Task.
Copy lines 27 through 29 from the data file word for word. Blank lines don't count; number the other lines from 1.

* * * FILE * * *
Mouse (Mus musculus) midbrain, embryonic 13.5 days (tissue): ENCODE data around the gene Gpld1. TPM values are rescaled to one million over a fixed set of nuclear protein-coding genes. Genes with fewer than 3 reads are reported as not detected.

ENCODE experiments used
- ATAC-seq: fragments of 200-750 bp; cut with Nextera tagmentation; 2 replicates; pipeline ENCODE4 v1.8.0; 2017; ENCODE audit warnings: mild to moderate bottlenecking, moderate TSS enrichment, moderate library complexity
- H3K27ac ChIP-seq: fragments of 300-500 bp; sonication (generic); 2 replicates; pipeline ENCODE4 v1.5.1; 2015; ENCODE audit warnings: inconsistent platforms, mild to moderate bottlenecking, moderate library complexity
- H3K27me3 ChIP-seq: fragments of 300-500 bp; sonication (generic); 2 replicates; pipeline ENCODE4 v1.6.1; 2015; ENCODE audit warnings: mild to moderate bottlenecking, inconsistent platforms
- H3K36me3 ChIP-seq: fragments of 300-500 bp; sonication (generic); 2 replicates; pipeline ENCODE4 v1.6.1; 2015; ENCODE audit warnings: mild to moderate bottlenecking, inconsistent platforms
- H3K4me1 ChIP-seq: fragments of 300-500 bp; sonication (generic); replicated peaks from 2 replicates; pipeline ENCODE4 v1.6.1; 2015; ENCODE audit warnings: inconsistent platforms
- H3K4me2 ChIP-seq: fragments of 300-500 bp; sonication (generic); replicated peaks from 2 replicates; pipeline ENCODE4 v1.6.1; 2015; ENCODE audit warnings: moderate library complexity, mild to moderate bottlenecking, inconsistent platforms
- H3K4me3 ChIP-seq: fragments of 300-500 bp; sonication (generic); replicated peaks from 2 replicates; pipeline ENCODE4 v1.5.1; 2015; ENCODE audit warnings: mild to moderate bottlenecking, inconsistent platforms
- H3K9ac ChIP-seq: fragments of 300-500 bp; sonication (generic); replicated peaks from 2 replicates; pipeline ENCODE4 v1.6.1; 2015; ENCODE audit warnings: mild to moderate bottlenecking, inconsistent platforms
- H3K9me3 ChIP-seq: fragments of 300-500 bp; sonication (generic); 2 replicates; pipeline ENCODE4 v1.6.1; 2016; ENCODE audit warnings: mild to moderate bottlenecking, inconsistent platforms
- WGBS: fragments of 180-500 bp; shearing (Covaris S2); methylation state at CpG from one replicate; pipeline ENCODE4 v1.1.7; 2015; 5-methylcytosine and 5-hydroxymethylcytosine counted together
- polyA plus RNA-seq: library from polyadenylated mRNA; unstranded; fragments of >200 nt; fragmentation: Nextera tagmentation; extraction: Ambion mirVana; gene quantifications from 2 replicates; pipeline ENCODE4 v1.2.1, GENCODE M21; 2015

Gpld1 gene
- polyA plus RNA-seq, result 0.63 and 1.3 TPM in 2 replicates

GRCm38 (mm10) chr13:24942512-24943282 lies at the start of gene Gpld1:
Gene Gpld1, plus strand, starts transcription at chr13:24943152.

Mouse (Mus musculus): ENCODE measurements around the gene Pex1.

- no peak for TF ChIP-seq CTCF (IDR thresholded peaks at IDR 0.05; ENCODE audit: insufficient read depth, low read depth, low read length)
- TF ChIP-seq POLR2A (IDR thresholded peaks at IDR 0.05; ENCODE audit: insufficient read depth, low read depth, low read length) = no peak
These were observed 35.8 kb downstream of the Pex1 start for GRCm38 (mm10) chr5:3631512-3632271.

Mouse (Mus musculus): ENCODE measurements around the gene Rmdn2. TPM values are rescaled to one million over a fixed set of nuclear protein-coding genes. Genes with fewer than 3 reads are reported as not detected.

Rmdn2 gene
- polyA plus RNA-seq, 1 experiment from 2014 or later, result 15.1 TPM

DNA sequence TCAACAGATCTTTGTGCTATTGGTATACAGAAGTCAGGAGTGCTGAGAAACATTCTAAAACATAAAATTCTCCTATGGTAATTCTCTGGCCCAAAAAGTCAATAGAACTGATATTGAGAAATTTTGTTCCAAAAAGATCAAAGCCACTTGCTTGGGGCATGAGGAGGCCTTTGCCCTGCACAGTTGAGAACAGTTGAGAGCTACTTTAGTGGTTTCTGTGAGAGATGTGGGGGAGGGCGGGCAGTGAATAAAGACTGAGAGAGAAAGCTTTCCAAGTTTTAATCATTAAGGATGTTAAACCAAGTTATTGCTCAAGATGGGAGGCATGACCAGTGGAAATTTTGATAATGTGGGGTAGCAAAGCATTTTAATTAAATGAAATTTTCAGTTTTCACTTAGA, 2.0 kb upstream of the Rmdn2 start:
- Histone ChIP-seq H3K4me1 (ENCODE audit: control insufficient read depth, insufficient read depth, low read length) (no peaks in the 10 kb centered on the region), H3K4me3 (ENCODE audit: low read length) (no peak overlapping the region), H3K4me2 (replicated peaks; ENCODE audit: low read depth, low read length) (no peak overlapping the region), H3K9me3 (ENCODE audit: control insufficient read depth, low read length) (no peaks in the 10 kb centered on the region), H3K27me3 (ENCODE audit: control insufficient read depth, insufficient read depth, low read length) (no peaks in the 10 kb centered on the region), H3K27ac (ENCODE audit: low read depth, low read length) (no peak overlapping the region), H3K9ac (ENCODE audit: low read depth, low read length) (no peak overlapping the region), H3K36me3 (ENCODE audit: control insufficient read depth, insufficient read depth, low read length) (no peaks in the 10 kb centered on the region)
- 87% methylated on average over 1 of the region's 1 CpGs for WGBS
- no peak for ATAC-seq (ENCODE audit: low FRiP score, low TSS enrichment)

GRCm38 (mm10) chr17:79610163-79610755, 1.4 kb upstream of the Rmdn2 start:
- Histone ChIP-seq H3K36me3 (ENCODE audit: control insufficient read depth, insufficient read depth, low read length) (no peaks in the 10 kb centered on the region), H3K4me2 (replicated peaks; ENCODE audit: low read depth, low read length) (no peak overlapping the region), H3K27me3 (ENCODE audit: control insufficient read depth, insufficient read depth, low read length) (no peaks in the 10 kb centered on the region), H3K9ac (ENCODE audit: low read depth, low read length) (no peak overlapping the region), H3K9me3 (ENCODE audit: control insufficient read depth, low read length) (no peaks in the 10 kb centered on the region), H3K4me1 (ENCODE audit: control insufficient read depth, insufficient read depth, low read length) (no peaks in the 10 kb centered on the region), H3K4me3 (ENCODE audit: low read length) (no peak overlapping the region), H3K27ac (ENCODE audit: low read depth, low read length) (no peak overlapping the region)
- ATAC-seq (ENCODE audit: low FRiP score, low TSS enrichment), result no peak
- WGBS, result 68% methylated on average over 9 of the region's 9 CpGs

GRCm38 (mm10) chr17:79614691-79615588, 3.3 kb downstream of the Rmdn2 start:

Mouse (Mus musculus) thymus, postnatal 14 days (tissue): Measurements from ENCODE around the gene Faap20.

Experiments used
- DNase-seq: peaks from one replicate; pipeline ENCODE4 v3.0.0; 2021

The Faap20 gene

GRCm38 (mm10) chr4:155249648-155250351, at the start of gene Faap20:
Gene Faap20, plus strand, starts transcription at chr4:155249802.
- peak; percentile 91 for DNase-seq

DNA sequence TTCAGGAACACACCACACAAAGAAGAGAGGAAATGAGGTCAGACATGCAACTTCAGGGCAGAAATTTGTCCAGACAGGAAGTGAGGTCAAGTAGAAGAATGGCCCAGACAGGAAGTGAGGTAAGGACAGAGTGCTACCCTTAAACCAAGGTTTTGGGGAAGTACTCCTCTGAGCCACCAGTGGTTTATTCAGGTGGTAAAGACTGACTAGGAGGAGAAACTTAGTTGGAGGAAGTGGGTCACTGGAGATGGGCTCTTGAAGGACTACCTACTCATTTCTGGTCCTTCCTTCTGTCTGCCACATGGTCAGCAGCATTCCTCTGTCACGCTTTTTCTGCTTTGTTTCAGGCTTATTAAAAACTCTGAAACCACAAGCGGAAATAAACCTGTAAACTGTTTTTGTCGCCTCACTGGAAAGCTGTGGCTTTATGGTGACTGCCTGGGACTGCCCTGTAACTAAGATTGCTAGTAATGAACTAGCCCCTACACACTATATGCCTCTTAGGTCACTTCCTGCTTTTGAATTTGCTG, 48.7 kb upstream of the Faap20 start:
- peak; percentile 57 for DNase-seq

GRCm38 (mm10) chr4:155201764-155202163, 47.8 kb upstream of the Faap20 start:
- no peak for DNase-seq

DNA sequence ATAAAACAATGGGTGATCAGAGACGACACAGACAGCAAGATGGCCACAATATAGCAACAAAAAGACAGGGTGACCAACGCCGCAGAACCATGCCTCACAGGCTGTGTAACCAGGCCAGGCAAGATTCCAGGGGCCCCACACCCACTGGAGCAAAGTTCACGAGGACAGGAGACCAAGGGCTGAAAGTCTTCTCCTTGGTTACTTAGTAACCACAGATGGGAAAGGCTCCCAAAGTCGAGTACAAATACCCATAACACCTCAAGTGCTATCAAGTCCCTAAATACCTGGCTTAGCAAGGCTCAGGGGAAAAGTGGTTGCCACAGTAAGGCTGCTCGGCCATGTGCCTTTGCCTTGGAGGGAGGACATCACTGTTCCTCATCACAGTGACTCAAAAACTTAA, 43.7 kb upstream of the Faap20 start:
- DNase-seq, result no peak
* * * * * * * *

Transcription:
- 87% methylated on average over 1 of the region's 1 CpGs for WGBS
- no peak for ATAC-seq (ENCODE audit: low FRiP score, low TSS enrichment)

GRCm38 (mm10) chr17:79610163-79610755, 1.4 kb upstream of the Rmdn2 start: